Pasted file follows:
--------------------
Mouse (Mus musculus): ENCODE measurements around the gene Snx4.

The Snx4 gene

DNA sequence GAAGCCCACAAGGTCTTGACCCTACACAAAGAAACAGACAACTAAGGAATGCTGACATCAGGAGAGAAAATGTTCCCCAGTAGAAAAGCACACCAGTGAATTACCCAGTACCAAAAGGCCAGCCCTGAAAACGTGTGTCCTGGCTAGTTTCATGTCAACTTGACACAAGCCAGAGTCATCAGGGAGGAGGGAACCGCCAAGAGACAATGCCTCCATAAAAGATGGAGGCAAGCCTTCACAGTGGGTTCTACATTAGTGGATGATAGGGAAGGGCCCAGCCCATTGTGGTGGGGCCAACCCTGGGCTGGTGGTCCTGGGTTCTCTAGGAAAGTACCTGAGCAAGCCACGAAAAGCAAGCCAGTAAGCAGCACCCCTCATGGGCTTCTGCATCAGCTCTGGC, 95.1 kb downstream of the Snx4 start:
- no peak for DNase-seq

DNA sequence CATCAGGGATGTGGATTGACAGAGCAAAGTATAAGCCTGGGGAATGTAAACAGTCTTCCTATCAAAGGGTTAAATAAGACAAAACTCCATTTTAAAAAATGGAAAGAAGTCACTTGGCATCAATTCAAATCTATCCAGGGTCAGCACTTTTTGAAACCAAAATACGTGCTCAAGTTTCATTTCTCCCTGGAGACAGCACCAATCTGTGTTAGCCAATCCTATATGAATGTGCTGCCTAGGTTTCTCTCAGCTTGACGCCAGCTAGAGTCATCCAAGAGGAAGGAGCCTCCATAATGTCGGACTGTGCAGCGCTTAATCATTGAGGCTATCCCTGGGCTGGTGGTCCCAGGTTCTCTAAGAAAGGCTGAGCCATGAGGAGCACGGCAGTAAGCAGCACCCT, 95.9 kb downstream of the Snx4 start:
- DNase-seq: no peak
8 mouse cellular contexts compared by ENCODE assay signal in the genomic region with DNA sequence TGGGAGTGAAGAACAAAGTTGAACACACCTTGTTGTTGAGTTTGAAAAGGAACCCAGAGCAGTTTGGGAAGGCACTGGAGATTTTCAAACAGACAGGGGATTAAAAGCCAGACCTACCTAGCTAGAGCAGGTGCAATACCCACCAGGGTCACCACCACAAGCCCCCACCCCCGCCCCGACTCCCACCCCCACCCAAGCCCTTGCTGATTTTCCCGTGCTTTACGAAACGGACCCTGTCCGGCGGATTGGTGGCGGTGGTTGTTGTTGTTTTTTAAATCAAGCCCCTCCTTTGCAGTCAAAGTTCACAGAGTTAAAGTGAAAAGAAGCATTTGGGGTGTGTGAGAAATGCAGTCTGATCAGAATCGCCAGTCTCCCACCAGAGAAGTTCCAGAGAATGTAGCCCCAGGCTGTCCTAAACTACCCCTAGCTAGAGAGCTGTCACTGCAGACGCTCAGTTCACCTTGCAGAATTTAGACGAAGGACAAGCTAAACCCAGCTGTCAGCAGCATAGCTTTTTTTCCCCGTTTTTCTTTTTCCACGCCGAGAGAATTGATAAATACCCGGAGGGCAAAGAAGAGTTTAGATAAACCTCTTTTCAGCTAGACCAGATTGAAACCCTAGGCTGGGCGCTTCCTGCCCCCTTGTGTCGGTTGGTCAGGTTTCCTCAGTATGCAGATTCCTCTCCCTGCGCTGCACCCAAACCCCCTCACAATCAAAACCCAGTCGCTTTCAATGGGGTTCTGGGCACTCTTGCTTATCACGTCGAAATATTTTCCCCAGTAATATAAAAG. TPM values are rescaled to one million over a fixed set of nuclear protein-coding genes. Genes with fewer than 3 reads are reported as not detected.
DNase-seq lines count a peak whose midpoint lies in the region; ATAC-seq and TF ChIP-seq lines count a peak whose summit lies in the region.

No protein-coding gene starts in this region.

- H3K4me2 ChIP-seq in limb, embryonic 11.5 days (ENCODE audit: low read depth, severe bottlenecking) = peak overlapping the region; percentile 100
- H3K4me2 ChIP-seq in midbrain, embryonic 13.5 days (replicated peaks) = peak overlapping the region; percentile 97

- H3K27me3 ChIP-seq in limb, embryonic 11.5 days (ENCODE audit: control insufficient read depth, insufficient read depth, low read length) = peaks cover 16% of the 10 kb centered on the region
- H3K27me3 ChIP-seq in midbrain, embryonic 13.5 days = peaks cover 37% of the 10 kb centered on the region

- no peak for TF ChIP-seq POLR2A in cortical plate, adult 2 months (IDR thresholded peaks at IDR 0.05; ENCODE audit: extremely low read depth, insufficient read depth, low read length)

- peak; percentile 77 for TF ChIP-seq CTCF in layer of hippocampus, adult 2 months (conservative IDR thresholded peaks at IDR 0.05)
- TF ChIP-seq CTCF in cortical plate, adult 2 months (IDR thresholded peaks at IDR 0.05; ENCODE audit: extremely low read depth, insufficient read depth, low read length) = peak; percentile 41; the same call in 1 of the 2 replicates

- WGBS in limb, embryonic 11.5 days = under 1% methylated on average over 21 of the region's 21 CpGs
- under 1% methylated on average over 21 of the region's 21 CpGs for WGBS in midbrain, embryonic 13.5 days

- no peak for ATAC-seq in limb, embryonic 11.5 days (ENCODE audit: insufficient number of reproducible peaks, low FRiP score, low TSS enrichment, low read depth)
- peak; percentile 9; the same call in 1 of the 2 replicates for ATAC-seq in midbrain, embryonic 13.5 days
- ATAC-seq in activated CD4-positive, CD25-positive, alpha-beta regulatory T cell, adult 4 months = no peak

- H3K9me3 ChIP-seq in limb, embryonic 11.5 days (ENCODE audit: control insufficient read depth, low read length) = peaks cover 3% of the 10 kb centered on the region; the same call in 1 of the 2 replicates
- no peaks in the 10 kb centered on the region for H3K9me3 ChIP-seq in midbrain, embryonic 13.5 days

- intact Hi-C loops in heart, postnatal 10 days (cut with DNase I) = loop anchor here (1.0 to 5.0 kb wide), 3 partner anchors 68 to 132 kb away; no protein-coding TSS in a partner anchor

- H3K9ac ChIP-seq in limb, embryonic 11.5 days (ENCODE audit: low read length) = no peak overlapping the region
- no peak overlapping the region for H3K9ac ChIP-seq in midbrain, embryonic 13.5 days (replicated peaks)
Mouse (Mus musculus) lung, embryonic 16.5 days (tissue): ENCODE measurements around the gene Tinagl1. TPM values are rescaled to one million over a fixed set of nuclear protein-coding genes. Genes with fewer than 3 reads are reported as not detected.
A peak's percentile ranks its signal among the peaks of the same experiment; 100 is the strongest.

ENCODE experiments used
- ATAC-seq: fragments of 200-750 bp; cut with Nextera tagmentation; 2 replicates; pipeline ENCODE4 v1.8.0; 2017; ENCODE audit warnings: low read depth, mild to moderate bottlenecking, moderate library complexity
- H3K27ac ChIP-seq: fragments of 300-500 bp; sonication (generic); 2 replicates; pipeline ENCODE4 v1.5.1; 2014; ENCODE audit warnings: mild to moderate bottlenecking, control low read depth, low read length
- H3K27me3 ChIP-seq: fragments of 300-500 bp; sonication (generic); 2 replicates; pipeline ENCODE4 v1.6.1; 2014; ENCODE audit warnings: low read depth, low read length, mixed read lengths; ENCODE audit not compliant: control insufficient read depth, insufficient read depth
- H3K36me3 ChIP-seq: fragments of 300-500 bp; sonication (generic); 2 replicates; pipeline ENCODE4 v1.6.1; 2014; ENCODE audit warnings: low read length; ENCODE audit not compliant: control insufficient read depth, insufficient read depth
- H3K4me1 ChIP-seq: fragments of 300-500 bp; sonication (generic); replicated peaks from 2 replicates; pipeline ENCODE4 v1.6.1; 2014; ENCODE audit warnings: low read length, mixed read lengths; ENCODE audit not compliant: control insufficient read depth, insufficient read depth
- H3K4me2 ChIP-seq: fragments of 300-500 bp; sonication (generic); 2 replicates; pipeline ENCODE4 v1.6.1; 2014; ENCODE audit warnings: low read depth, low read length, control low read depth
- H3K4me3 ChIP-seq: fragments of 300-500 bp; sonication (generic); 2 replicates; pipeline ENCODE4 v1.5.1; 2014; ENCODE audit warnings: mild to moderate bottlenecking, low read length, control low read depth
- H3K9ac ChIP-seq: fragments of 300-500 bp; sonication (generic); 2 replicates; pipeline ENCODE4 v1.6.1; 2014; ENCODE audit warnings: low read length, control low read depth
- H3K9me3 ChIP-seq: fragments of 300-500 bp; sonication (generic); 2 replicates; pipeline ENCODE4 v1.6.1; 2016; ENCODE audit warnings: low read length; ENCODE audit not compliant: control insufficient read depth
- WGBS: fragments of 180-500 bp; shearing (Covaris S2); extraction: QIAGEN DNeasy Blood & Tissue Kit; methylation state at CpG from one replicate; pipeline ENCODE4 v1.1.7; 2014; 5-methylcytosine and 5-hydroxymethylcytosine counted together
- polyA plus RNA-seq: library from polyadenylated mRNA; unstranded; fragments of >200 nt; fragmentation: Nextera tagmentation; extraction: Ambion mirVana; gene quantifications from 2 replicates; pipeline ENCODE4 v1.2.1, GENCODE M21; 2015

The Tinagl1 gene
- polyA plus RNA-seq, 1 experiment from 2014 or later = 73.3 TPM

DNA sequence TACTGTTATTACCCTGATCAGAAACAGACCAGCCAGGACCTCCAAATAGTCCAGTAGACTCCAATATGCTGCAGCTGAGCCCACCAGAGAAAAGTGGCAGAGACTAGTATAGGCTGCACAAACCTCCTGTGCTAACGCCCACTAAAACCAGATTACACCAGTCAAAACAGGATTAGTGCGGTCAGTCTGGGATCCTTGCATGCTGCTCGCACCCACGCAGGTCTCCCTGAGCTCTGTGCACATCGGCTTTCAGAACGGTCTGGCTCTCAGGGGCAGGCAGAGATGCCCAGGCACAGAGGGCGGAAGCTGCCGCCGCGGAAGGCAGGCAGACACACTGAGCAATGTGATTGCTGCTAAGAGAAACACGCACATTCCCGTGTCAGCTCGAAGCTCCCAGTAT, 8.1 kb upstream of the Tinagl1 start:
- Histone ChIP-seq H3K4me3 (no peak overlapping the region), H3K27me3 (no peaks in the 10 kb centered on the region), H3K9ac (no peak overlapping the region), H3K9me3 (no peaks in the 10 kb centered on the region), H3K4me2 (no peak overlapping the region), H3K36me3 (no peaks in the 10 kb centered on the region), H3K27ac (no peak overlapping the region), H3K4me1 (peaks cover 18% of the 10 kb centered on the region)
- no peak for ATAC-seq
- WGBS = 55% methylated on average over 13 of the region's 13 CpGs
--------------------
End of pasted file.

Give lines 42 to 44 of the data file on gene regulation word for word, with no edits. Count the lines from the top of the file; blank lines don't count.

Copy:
- polyA plus RNA-seq, 1 experiment from 2014 or later = 73.3 TPM

DNA sequence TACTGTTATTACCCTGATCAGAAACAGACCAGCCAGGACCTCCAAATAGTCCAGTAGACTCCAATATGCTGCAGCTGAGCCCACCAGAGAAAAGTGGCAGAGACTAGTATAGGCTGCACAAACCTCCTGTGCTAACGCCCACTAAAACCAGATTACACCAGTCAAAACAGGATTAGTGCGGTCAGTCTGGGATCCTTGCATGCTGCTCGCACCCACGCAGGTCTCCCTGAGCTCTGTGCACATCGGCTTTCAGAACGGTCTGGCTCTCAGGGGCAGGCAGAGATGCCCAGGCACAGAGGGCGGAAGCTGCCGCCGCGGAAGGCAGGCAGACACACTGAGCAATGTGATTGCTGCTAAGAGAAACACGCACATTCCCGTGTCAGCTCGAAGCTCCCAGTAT, 8.1 kb upstream of the Tinagl1 start:
- Histone ChIP-seq H3K4me3 (no peak overlapping the region), H3K27me3 (no peaks in the 10 kb centered on the region), H3K9ac (no peak overlapping the region), H3K9me3 (no peaks in the 10 kb centered on the region), H3K4me2 (no peak overlapping the region), H3K36me3 (no peaks in the 10 kb centered on the region), H3K27ac (no peak overlapping the region), H3K4me1 (peaks cover 18% of the 10 kb centered on the region)